Mohammed Hamada

Mohammed Hamada was born and brought up in the beautiful ancient village of Burqin. He came to the UK for Fairtrade Fortnight in 2016 and spoke at events throughout the UK, and visited St Paul’s Cathedral which uses Zaytoun olive oil in its Easter services.

Burqin is home to 6000 people, who between them farm over 19,000 dunums (1900 hectares). Known locally as “Arous Falastin”, or “Palestine’s bride”, in Christian tradition it is here that Jesus is said to have performed the miracle of curing the lepers. The Greek Orthodox church of St George in the heart of the village is considered to be the third oldest church in the world. Today, with 12 Christian families living amongst a majority Muslim population, Burqin residents don’t simply tolerate one another, they celebrate each others’ differences.

Get to know Burqin
  • The Burqin Village Co-operative has been part of the Palestine Fair Trade Association since 2004
  • 5km west of Jenin, West Bank
  • 53 Members
  • Co-operative annual yield: over 90 tonnes
One of the first Fairtrade farmers
Mohammed being welcomed to St Pauls, London, which uses Zaytoun olive oil

Mohammed Hamada, a father of 7, is a full time farmer, working 15 dunums of land
inherited from his ancestors (1.5 hectares) in addition to 37 dunums recently bought and planted with olive trees. One of the first farmers to register with the Palestine Fair Trade Association when it was established in 2004, he sells an average of 5.5 tonnes of organic Fairtrade olive oil each year.

An enthusiast about the benefits of Fairtrade, Mohammed says the premiums have supported his community in many ways – supplying tools and equipment for the farmers in his co-operative, and investing in a newly built school in the village, providing for a new paved playground and new desks. More recently an extra classroom has been added. Sales of his olive oil to Fairtrade customers have benefitted his family too. Thanks to credit arrangements between Zaytoun and Canaan Fair Trade, Mohammed receives payment soon after invoice, meaning that he can pay his children’s school and university fees which are due around the beginning of each harvest season. It also helps him to invest any surplus in expanding his crops, and caring better for his trees. Having started off with 500 trees, he now has 1,600 trees.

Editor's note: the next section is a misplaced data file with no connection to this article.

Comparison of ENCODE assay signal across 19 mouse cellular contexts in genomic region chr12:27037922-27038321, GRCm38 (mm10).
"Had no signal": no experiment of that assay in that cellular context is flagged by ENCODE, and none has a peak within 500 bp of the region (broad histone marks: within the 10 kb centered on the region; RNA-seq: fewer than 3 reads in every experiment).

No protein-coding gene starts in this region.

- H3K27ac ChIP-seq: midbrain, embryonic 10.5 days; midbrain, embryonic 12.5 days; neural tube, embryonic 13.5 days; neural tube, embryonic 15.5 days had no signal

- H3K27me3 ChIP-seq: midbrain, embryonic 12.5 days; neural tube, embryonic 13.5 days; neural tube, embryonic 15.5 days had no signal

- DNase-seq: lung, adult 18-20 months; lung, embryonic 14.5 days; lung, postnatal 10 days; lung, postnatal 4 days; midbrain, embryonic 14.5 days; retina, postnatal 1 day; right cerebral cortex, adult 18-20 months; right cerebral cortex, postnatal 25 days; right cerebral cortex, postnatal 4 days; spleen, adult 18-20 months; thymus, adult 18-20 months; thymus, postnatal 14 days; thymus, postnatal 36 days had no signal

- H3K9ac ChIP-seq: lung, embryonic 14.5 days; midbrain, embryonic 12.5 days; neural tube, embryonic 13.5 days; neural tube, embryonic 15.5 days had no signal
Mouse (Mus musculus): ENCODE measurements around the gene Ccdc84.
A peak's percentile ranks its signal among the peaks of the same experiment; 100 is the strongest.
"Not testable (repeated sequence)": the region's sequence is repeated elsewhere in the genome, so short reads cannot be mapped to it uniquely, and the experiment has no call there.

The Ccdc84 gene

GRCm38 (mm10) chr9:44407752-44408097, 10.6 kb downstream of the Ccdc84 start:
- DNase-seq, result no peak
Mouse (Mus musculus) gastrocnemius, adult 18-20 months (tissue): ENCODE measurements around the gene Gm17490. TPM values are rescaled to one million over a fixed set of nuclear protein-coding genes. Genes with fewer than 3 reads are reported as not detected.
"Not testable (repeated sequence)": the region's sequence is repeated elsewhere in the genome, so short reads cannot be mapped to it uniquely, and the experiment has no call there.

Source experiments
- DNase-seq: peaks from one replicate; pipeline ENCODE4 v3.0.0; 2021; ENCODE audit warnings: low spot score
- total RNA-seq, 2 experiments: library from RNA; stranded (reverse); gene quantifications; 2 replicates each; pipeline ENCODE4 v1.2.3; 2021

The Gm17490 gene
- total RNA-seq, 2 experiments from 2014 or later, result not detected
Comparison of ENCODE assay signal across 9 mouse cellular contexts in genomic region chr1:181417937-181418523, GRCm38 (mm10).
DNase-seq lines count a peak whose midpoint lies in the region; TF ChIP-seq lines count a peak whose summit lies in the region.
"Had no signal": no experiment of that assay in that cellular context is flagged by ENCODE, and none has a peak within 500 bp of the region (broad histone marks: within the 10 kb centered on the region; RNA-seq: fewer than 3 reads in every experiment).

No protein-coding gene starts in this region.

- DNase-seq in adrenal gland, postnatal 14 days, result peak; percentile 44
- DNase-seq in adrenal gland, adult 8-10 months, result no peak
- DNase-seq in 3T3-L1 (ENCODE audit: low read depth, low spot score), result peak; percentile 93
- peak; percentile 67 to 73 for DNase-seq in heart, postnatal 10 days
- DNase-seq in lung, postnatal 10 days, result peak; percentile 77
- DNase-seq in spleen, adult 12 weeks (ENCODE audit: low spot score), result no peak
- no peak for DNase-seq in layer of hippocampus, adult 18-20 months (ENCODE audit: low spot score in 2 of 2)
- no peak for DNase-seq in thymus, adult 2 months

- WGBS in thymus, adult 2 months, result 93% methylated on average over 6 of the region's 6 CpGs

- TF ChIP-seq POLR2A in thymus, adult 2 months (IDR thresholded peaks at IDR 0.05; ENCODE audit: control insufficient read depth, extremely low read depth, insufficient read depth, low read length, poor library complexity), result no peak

Mohammed Hamada (left) with Catherine Pawson and Taysir Arbasi (right) outside St Paul’s Cathedral which uses Zaytoun olive oil in its’ services.

The unique challenges of farming in Palestine

Farming in occupied Palestine is never straightforward, however. In 2004, Mohammed was barred from his land by the Israeli army, when a new illegal settlement was threatened close to his trees. Thankfully, the settlers and soldiers withdrew from the area and he was able to go back to take care of his trees. Like so many other farmers, though, Mohammed struggles with a lack of availability of water. Although underground water is abundant in the area, residents of Burqin must obtain a permit from Israel before any well is dug, with a limitation on the amount of water that can be pumped. Many farmers must buy water by the truckload, and this is too expensive to sustain many crops. Luckily, Palestine’s olive trees are perfectly adapted to an arid climate, and thrive on rainfall alone.

Burqin’s farmer co-operative produces over 80 tonnes of olive oil a year, selling all of it through the Palestine Fair Trade Association (PFTA) to Canaan Fair Trade, who in turn sell it to fair trade organisations worldwide.

It’s a perfect home for the state-of-the-art factory built by Canaan Fair Trade. Situated in one of Burqin’s largest olive groves, visitors from all over the world come to see the new facility and experience the warm welcome of this picturesque village. From narrow streets and wide plains, to tradition and modernity, this is a community which embraces plurality and diversity.

Updated February 2024

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